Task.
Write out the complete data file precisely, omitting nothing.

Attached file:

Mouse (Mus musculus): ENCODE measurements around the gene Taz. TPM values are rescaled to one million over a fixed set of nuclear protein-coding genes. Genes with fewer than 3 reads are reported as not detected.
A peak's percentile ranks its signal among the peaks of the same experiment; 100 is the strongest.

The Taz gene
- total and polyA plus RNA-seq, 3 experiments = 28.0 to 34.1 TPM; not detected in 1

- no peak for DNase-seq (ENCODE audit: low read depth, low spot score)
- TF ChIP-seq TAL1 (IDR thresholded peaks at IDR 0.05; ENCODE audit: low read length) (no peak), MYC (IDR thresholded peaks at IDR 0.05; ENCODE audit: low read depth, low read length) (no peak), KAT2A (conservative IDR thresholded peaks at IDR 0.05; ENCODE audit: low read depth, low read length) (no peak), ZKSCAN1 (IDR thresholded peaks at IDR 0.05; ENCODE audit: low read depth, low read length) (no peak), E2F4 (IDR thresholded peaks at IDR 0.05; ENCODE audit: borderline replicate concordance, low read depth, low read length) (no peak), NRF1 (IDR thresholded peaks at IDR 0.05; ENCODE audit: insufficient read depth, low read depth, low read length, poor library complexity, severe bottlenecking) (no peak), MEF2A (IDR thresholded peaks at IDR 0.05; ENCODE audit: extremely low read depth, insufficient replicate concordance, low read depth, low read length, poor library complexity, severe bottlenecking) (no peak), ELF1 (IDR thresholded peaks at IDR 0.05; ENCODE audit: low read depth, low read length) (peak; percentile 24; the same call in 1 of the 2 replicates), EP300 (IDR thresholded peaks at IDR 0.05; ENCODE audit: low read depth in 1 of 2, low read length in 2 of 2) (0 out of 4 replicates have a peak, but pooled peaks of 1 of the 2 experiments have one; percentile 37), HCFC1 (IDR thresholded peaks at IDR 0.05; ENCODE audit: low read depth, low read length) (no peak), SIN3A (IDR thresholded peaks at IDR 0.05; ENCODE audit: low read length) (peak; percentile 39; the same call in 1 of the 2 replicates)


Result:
Mouse (Mus musculus): ENCODE measurements around the gene Taz. TPM values are rescaled to one million over a fixed set of nuclear protein-coding genes. Genes with fewer than 3 reads are reported as not detected.
A peak's percentile ranks its signal among the peaks of the same experiment; 100 is the strongest.

The Taz gene
- total and polyA plus RNA-seq, 3 experiments = 28.0 to 34.1 TPM; not detected in 1

- no peak for DNase-seq (ENCODE audit: low read depth, low spot score)
- TF ChIP-seq TAL1 (IDR thresholded peaks at IDR 0.05; ENCODE audit: low read length) (no peak), MYC (IDR thresholded peaks at IDR 0.05; ENCODE audit: low read depth, low read length) (no peak), KAT2A (conservative IDR thresholded peaks at IDR 0.05; ENCODE audit: low read depth, low read length) (no peak), ZKSCAN1 (IDR thresholded peaks at IDR 0.05; ENCODE audit: low read depth, low read length) (no peak), E2F4 (IDR thresholded peaks at IDR 0.05; ENCODE audit: borderline replicate concordance, low read depth, low read length) (no peak), NRF1 (IDR thresholded peaks at IDR 0.05; ENCODE audit: insufficient read depth, low read depth, low read length, poor library complexity, severe bottlenecking) (no peak), MEF2A (IDR thresholded peaks at IDR 0.05; ENCODE audit: extremely low read depth, insufficient replicate concordance, low read depth, low read length, poor library complexity, severe bottlenecking) (no peak), ELF1 (IDR thresholded peaks at IDR 0.05; ENCODE audit: low read depth, low read length) (peak; percentile 24; the same call in 1 of the 2 replicates), EP300 (IDR thresholded peaks at IDR 0.05; ENCODE audit: low read depth in 1 of 2, low read length in 2 of 2) (0 out of 4 replicates have a peak, but pooled peaks of 1 of the 2 experiments have one; percentile 37), HCFC1 (IDR thresholded peaks at IDR 0.05; ENCODE audit: low read depth, low read length) (no peak), SIN3A (IDR thresholded peaks at IDR 0.05; ENCODE audit: low read length) (peak; percentile 39; the same call in 1 of the 2 replicates)